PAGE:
For light relief, he and Sagmeister labeled the version of the ugly statue with the filename “the worst.” When Jagger called from France to tell them which of the various designs he liked best, Sagmeister and Karlsson watched as the chosen file opened up on the computer screen: It was “the worst.” Sagmeister tried to hint that the statue didn’t work too well, but Jagger was convinced. The statue was the one.

Sagmeister and Karlsson sat in the studio, aghast. Should they quit? They drew up a list of pros and cons. The pros – to have designed a Stones cover, to get paid, to have proven to themselves that they could do a very difficult job – won by a quarter point. (The cons were horrible design, loss of design integrity, three more weeks of pain and the possibility of a flop.) The project resumed with a desperate looking Sagmeister and Karlsson standing outside Tower Records on Broadway with mockups of two covers: the lion and the worst, asking passers-by for their opinion on which was better. After two hours 65 percent said they prefer the lion, but it wasn’t quite the sweeping majority they’d hoped for.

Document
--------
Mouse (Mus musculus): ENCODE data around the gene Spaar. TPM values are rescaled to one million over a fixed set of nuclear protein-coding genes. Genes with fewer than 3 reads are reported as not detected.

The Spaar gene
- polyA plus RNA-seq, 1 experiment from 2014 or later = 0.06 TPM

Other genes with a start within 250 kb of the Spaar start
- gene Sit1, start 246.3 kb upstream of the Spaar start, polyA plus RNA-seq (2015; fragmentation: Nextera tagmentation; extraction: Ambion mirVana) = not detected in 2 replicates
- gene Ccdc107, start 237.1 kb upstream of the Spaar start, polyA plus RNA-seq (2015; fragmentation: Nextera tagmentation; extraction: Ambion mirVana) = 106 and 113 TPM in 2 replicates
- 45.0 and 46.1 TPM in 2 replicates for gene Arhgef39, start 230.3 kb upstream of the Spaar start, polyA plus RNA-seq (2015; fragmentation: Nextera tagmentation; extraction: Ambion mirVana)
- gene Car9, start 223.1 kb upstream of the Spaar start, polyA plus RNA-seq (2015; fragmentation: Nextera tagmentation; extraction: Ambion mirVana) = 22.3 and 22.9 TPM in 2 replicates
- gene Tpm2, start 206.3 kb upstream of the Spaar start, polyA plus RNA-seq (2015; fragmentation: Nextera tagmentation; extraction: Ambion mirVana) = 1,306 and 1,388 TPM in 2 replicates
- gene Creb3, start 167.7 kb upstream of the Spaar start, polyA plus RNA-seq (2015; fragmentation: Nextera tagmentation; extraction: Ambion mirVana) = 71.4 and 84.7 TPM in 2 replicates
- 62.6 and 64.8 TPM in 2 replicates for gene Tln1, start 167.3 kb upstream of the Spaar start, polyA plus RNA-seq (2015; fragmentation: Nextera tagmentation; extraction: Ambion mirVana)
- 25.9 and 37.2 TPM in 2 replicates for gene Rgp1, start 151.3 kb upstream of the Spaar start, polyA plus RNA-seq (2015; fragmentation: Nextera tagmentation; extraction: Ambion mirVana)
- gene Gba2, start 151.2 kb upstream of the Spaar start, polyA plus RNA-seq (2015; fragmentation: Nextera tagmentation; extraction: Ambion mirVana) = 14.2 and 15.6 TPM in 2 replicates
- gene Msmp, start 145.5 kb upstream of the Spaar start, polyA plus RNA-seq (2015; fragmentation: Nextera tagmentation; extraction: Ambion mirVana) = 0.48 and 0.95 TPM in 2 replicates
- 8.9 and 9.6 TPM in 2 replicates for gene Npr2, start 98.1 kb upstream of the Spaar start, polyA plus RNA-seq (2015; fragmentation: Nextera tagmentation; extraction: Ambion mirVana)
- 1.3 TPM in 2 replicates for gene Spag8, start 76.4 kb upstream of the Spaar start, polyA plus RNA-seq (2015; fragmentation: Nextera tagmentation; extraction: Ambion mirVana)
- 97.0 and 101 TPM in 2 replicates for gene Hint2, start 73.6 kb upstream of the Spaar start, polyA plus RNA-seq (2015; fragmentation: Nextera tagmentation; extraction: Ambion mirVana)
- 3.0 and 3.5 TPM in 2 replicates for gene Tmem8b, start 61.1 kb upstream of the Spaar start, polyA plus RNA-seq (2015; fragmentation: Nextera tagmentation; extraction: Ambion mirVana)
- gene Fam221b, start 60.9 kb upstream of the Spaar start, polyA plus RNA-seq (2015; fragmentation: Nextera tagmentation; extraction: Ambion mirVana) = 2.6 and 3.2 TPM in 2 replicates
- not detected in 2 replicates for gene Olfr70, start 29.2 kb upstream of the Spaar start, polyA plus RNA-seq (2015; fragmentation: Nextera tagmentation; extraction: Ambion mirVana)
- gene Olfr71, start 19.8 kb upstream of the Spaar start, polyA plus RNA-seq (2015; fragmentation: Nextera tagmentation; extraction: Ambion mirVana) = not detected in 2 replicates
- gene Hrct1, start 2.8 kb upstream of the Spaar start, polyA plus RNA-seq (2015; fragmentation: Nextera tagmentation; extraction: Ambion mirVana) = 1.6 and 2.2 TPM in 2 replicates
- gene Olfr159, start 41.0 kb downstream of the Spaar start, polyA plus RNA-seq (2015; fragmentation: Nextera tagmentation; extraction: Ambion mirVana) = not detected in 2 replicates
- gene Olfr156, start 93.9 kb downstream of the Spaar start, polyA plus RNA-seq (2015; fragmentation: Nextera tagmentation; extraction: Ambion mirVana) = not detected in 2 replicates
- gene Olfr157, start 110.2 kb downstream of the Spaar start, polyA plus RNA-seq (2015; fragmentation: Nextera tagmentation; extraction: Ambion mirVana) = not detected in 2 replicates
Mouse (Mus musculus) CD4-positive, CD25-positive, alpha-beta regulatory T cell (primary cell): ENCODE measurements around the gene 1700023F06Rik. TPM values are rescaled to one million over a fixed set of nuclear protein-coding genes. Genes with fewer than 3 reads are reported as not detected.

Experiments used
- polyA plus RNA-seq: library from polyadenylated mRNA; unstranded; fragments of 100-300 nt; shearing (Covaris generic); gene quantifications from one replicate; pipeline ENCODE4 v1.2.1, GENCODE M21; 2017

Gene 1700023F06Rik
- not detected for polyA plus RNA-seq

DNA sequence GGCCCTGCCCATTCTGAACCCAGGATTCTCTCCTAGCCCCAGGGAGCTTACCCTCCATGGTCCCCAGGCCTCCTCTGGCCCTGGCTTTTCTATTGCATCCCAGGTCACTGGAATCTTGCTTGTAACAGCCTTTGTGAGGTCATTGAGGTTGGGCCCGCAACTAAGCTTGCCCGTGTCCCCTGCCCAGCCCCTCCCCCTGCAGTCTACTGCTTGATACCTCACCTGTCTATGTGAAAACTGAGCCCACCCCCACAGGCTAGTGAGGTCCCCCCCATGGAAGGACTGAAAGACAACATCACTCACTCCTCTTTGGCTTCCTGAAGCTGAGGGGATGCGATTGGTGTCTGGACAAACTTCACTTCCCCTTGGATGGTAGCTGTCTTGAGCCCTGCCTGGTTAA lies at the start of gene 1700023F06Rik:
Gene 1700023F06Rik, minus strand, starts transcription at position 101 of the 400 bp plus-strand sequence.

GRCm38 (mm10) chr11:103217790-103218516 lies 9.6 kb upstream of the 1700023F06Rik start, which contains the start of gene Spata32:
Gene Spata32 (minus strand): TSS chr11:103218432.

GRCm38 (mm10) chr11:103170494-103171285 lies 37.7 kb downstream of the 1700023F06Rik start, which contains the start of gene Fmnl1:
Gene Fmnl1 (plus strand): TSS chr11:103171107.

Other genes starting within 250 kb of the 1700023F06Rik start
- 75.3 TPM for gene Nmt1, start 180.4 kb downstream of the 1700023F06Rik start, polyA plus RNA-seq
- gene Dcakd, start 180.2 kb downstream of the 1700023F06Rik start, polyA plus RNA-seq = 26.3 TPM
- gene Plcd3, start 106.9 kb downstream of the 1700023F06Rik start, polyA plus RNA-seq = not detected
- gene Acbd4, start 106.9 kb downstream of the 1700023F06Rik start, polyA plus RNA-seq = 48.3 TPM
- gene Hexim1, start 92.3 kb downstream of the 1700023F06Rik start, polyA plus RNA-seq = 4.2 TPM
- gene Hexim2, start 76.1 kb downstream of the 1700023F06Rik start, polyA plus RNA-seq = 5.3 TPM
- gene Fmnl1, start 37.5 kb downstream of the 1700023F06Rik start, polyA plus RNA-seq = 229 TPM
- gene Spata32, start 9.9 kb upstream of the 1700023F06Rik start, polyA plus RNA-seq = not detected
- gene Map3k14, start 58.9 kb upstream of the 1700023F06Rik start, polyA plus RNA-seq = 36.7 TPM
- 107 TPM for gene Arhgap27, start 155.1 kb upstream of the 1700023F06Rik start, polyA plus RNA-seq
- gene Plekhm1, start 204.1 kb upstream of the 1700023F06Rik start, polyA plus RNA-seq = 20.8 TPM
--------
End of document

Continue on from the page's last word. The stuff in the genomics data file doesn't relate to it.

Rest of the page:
A veritable miracle occurred, one stormy night at the studio. It had been raining for days, there were leaks in the studio ceiling, and Tony King, Jagger’s assistant of 20 years, was sitting, surrounded by buckets of water, shouting to be heard over the noise of dripping water. He said that he too preferred the lion, and after hearing Sagmeister assure him the design could be resurrected and be ready to go in two days, put in phone calls to Jagger, Watts and Keith Richards. Within 15 minutes, the lion was alive and the original design was back on track. They had crossed the Bridge to Babylon and come out on the other side. The studio’s sanity was intact.

The rest of the project was a relative breeze. The original lion design had incorporated a silk-screened filigree pattern (a representation of the silver curtain on stage) on the jewel case exterior, but to meet the pressing print deadline, a custom-made transparent slip case was developed that could be printed separately. Finally, Sagmeister had all copyright problems and possible offensive overtones researched and checked by the Rolling Stones’ lawyers. The lion survived the entire process unscathed.

Well, almost. In Dubai, the CD was refused entry: It is not legal to say ‘Babylon’ in Dubai.”